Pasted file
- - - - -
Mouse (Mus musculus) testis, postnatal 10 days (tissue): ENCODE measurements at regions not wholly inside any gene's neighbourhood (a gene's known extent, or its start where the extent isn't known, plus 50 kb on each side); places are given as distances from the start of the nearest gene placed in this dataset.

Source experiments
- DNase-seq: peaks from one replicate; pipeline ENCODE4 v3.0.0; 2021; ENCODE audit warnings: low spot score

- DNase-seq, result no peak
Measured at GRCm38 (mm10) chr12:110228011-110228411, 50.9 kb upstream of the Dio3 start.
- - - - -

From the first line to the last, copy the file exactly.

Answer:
Mouse (Mus musculus) testis, postnatal 10 days (tissue): ENCODE measurements at regions not wholly inside any gene's neighbourhood (a gene's known extent, or its start where the extent isn't known, plus 50 kb on each side); places are given as distances from the start of the nearest gene placed in this dataset.

Source experiments
- DNase-seq: peaks from one replicate; pipeline ENCODE4 v3.0.0; 2021; ENCODE audit warnings: low spot score

- DNase-seq, result no peak
Measured at GRCm38 (mm10) chr12:110228011-110228411, 50.9 kb upstream of the Dio3 start.